• colleen

        Hi Stacy, I believe Tammy was asking if the money made from the Giudice prison photo shoot can be seized and go towards the amount due to victims. I know, and perhaps Tammy knows as well, The Son of Sam law wasn’t a concern

        • Stacy Slotnick

          Great question. Generally, yes, the money Teresa earned from the photo shoot will be allocated to her victims. Tammy did ask can Teresa profit from her crimes, hence the Son of Sam discussion above. There have been attempts to deal with this problem by assigning fraud investigators to track the assets of suspected perpetrators. The U.S. Attorney’s Office Financial Litigation Unit (FLU) is charged with enforcing orders of restitution, and monitors efforts in enforcing a Judgment if defendant has assets or income, as in the photo shoot. Does that help?

          • colleen

            Yes, It helps a great deal. And yes, Tammy asked you about profiting from their crimes– Right there in black and white–as big as an elephant! My face is red and I’m so embarrassed! Sorry, Stacy. My eyes are crossing from too much reading.

          • Stacy Slotnick

            Don’t be embarrassed. We all have days when we are trying to do a million different things perfectly, and I adore that you take a real interest in these stories and look at them from a variety of angles.

      • twifan2

        ‘Son of Sam laws most often apply when a convicted criminal writes a book or collaborates on a movie project.’ <–Does this apply to AFTER they have served their sentence?

  • CNN

    Thank you for the legal update Stacy. Once the matter of jurisdiction is sorted out, how likely will this case go to trial and can Kridel countersue for defamation?

    • Stacy Slotnick

      You are very welcome, CNN. It is probable that Mr. Kridel’s attorney will file a Motion To Dismiss in lieu of an Answer, and then the case may not even see the light of day if a judge grants this theoretical MTD. Defamation is a false statement or communication about another person that causes emotional or financial harm. I do not see any impediments for Mr. Kridel to sue TG for defamation, however, TG has many creditors to pay back and Mr. Kridel may not think it worth his time to go after a judgment-proof Defendant like TG. If he is unable to collect on a judgment for defamation, he will have spent the energy, time, and valuable legal resources without receiving compensation. Although, there are other ways of exposing the truth, and that includes talking to the media. 🙂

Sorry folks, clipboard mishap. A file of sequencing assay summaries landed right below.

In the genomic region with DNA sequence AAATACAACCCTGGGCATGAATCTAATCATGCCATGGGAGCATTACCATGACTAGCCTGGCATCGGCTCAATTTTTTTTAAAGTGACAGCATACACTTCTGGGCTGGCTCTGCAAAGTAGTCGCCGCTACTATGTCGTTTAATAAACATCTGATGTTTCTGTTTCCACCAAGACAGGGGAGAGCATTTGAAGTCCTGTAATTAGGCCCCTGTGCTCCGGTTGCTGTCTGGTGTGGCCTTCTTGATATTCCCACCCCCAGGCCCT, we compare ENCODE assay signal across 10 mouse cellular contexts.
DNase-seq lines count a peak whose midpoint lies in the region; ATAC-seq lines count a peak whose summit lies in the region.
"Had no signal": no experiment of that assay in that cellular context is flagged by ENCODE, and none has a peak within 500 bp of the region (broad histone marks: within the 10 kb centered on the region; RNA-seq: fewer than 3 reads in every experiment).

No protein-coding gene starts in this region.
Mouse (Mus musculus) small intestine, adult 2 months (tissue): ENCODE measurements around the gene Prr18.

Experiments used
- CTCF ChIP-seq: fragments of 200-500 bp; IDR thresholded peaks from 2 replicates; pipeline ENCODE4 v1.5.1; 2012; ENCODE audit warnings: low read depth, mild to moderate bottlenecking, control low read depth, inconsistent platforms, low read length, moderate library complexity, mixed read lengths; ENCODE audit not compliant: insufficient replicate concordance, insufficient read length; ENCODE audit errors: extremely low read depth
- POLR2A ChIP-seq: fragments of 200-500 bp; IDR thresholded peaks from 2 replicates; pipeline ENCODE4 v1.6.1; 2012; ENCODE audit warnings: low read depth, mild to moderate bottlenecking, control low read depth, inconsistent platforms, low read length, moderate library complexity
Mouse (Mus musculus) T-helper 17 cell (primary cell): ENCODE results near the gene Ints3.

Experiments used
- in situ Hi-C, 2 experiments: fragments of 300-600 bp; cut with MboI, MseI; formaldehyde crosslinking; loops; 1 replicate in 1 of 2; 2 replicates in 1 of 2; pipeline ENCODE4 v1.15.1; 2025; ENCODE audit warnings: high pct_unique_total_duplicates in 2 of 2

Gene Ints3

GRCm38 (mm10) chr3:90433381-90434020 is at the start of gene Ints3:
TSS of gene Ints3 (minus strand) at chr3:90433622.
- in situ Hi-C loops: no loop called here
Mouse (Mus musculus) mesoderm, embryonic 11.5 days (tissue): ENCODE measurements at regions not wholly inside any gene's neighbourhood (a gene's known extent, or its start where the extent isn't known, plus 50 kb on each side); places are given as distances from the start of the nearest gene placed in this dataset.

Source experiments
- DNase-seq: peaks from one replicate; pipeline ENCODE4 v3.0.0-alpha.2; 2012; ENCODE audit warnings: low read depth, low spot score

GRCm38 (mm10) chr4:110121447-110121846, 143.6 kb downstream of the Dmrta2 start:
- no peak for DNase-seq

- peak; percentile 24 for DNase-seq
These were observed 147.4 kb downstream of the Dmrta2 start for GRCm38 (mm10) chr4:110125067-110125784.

• twifan2

    If & when the suit is dismissed, where does that leave Teresa & her lawyer?
    Please say no re-courses, just have to drop it.

    • Stacy Slotnick

      Mr. Kridel has a coterie of clients he represents. Mr. Kridel is not a defendant in other legal malpractice actions. Mr. Kridel accepted service of process in other matters on behalf of his clients. The point being that other attorneys had no problem or issue serving Mr. Kridel so why should Teresa’s lawyer have to ask for an extension of time to serve the Summons in Giudice v. Kridel? I believe the answer lies somewhere in the fact that service is not actually being attempted in a legitimate manner. What do you think?

      • twifan2

        Personally, imo it’s to keep BOTH their names in the media’s fore front.

  • twifan2

    Stacy OT question from this topic.
    Joe Giudice has said in an interview that he’s has a business restoring, polishing floors. Doesn’t he have to report all his business dealings/income to the court? I couldn’t find any listing on NJ’s Business records Service for his business.

    • Stacy Slotnick

      In general, the defendant’s ability to make restitution is reviewed and monitored. A